Does this 1 in 5 “hit rate” hinder us from going out and sowing? No! You keep going out, knowing that not everything returns, and learning and becoming more effective in your efforts as time goes on.

Combining the Two Stories

These two parables go totally together for a salesperson.

Each salesperson has a certain amount of ability, and you have to be honest about what you have. Work with what you’ve got. In my opinion, every person has something to contribute, and every salesperson is a wealth creator and a peace producer. You can be upset that you don’t have what others have, but doing so won’t help you. We all need to make the best of what we’ve got.

This doesn’t mean you can’t work hard and actually do better than people who seem to be better gifted. At the same time, though, you can’t wake up one morning and decide you want to be Mozart when you’ve never studied music.

Many people take a look at what they’ve got, and blame “what they’re not.” That really isn’t the way to go, either.

But summoning all your “talents” you then go out as a farmer and do your best to spread the right seeds, at the right time, and the right place. And even when do it correctly, you still have to be realistic and realize that despite all your ability and the best placement of seeds, some of them are not going to sprout.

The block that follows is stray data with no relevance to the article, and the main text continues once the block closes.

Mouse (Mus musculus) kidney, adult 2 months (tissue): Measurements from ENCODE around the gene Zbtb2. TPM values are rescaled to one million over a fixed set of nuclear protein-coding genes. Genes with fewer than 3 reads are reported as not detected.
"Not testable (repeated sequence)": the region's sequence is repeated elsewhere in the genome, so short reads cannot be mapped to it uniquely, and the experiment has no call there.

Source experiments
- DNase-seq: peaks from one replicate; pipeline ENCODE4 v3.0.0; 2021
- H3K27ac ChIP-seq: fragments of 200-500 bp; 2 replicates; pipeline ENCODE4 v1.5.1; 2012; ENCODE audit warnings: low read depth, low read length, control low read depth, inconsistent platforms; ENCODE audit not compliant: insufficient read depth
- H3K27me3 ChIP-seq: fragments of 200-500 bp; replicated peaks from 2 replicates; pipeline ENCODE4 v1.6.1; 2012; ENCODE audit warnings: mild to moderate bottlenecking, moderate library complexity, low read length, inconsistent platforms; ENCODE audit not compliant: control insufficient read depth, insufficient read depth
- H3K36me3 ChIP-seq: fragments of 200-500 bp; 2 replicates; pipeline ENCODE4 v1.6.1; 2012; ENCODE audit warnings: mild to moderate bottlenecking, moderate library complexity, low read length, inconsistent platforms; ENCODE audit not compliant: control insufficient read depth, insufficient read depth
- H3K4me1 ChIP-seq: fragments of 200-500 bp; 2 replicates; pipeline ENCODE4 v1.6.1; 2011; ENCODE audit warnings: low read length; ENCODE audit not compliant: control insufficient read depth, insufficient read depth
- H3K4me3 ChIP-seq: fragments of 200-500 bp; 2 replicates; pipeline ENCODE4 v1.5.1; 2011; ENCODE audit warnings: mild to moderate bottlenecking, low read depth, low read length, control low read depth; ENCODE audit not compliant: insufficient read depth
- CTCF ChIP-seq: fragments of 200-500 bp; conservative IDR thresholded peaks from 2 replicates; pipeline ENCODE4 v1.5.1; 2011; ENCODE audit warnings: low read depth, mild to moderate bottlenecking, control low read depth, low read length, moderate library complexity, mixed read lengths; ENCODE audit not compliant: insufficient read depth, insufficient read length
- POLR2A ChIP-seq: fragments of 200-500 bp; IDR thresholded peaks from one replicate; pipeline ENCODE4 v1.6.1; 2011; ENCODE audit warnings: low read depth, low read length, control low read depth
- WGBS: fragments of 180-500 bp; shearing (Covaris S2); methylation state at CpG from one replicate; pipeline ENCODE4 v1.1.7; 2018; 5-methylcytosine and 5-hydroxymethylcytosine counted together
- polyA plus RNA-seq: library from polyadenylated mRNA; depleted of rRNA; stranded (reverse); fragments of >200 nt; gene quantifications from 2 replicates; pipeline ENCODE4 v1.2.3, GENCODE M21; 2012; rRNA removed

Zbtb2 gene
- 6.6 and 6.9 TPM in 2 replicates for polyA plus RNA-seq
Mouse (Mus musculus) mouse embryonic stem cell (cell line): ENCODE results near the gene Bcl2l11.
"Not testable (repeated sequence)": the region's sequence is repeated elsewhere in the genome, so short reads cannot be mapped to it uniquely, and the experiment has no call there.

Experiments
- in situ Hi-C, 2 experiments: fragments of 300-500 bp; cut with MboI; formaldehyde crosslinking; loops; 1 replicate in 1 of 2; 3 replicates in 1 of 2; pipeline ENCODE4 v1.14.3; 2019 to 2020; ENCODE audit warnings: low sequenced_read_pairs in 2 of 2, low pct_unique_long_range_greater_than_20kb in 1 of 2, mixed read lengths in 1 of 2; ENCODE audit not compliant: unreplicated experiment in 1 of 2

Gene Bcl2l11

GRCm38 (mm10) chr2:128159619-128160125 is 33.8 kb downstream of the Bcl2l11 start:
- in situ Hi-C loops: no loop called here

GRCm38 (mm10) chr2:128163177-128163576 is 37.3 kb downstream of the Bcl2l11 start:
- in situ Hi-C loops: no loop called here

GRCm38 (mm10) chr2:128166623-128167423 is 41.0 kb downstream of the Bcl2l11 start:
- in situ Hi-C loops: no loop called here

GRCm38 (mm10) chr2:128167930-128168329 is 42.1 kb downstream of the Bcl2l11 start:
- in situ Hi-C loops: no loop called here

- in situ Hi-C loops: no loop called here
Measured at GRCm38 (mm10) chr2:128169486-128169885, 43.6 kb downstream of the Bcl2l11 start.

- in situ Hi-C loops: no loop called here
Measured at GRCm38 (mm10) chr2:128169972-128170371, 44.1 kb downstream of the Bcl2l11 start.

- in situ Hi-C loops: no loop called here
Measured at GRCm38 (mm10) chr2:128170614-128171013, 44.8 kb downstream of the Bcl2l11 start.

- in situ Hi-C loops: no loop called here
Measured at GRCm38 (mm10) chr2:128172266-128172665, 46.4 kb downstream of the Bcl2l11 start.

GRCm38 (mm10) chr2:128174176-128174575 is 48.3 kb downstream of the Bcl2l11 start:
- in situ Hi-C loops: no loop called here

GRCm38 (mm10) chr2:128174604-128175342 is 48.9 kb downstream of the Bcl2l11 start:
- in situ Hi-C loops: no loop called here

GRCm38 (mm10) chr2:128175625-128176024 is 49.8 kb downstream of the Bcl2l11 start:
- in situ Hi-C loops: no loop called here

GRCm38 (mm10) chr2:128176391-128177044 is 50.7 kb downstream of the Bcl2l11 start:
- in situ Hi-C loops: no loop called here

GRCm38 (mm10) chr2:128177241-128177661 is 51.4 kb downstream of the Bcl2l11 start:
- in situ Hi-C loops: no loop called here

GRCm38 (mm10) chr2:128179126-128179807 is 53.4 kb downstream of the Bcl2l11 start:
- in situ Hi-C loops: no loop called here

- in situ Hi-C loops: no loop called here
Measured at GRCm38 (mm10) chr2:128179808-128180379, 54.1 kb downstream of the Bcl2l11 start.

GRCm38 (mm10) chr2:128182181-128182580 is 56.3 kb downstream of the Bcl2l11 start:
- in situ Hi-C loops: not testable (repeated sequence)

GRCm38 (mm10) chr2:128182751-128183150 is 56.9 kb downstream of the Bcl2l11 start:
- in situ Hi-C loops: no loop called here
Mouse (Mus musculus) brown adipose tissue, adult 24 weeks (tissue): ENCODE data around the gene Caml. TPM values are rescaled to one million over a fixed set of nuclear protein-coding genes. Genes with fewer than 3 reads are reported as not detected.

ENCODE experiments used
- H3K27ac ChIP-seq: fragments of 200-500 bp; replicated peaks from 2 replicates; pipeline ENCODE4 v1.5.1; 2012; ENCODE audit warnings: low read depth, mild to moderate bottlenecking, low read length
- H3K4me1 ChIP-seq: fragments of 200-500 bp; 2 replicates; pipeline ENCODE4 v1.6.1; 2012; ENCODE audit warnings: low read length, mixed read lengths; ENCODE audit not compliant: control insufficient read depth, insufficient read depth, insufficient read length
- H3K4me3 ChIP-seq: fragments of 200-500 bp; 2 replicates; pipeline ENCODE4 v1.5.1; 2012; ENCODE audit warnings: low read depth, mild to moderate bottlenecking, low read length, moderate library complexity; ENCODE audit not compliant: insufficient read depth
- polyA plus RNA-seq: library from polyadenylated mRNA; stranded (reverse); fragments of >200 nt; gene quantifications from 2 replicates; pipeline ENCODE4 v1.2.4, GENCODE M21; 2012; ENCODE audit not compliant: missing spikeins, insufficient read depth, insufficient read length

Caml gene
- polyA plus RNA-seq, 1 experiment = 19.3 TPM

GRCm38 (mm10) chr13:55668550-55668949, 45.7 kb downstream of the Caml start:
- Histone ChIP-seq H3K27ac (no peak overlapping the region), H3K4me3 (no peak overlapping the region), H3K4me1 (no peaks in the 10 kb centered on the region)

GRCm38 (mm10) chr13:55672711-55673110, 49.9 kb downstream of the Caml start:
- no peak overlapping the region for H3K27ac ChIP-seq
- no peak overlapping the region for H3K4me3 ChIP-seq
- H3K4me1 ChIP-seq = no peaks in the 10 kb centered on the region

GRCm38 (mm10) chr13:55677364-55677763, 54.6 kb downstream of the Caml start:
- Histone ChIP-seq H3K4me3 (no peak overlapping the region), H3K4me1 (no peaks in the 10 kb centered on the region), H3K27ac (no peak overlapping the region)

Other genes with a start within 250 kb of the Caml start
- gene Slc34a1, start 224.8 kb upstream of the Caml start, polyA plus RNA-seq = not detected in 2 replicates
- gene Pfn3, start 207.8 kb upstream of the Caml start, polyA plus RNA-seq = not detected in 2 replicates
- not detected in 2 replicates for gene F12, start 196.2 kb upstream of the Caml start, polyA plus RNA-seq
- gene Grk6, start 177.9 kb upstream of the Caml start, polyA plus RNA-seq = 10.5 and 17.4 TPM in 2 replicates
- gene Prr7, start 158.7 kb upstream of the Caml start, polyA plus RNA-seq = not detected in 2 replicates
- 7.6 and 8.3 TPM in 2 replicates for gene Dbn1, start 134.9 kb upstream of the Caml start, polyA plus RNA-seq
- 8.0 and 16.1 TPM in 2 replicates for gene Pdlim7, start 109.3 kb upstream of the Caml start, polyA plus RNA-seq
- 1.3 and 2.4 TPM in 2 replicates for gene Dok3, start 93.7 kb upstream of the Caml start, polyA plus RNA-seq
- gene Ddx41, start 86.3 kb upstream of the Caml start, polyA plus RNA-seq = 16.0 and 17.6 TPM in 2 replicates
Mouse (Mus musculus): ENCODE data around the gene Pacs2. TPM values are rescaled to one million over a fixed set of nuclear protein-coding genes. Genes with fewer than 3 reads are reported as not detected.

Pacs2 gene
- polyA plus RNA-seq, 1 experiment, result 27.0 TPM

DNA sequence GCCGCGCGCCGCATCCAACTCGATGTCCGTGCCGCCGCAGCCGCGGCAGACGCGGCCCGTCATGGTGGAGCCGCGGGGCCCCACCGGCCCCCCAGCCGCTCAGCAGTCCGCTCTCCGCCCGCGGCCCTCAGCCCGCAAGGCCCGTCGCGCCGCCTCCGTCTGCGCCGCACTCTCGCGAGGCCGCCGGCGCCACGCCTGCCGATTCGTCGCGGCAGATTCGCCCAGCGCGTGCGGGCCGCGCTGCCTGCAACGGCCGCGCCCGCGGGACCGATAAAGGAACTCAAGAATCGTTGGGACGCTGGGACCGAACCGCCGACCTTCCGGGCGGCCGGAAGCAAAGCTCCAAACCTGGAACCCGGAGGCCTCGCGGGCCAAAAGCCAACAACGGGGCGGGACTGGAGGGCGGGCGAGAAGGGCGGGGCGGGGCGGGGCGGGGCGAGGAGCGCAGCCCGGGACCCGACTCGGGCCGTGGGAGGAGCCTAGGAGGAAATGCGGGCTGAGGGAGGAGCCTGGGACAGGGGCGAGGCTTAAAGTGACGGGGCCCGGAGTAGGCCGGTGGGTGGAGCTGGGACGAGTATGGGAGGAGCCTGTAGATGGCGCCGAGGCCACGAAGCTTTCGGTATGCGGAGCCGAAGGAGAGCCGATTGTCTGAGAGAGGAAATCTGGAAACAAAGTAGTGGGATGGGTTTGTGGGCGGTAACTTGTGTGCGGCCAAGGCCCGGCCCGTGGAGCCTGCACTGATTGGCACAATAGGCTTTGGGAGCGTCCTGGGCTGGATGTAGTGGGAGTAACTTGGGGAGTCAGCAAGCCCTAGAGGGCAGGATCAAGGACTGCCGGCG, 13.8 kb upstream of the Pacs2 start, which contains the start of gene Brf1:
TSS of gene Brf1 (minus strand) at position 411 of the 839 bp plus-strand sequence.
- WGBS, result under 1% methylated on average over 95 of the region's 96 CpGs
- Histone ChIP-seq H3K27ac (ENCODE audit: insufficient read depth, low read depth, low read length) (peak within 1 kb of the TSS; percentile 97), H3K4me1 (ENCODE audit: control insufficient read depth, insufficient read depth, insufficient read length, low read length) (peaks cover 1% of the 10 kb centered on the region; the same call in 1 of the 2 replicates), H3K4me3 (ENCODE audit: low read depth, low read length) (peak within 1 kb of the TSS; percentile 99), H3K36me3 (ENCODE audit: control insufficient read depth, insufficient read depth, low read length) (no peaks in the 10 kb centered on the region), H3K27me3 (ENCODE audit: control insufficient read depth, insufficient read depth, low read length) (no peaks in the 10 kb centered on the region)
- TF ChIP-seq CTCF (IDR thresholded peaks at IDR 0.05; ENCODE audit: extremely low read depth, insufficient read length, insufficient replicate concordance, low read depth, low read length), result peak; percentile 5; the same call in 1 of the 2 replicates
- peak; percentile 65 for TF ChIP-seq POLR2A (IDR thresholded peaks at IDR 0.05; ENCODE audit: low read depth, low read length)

This is how to make the most of your talents!

Note: The Parable of the Talents can be found in the book of Matthew, chapter 25, verses 14 – 30. The Parable of the Soil can also be found in the book of Matthew, chapter 13, verses 1 – 9.

    About Author

    A 30-year veteran of the computer industry, Nikolaus has founded and run several software companies. He and his company uptime iTechnology are the developers of World-Check, a risk intelligence platform eventually sold to Thomson Reuters for $520 million. He is currently the founder and CEO of Pipeliner Sales, Inc., developer and publisher of Pipeliner CRM, the first CRM application aimed squarely at actually empowering salespeople. Also a prolific writer, Nikolaus has authored over 100 ebooks, articles and white papers addressing the subjects of sales management, leadership and sales itself.